In the early 1930's Herbert "Hib" Johnson, in an effort to improve the corporate image and productivity of the company he inherited, hired an aging Frank Lloyd Wright to design the Johnson Wax building in Racine Wisconsin. For its main interior space, Wright developed a large open space working hall, which he dubbed the "Cathedral of Work." Note the intent of Wright to elevate the workspace experience. A study conducted by Johnson after completing the building showed that the productivity of the workers in this environment increased by 25% and the profitability to 5 million dollars a year, a significant amount in the late 1930s.
In 1950 Marcel Bich designed and launched the Bic Cristal pen in France. Called the "Atomic pen" the Bic Cristal ballpoint writing tip and ergonomic design changed the way writing instruments were appreciated by the public, ultimately replacing fountain pens as the writing instruments of choice. Following it's success in Europe, in 1959 Bic, having changed the spelling of his name on the advise of his marketing consultant, brought the pen to America, at first selling at a higher price, he lowered it to the now famous 19 cents, galvanizing the highly fragmented market at the time with the slogan "writes first time, every time." Today, the Bic Cristal is the most widely sold pen in the world having sold more one hundred billion.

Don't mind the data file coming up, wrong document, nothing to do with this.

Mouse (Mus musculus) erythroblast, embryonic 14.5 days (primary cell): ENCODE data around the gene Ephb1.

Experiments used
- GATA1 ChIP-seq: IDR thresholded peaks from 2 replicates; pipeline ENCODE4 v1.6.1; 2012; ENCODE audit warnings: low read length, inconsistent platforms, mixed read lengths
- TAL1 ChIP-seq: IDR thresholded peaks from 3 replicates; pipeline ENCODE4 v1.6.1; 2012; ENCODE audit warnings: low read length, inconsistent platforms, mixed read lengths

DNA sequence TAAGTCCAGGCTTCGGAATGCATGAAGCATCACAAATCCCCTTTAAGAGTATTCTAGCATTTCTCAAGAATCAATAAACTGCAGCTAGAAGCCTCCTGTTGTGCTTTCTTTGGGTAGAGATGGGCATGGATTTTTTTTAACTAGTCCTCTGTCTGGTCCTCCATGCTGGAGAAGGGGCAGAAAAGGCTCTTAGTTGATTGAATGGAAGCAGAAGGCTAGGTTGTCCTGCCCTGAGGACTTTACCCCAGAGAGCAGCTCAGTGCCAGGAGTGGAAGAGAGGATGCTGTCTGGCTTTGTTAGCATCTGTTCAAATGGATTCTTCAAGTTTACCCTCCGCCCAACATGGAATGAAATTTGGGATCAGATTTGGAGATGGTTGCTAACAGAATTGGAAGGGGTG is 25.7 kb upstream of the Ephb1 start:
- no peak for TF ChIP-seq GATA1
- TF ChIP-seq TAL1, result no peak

While Bic was starting a new trend in the 1950's with his inventive design, a trend that continues today, note the endless variety of pens and markers available today, Thomas Watson, the Head of IBM, first stated the now famous idiom "Good design is good business." Watson’s epiphany came while strolling down Fifth Avenue one day noticing the colorful and coordinated palette display of the Olivetti typewriter store. In that moment he realized that design could contribute not only to the development and manufacturing of things, but to their branding and commercial relevance as well.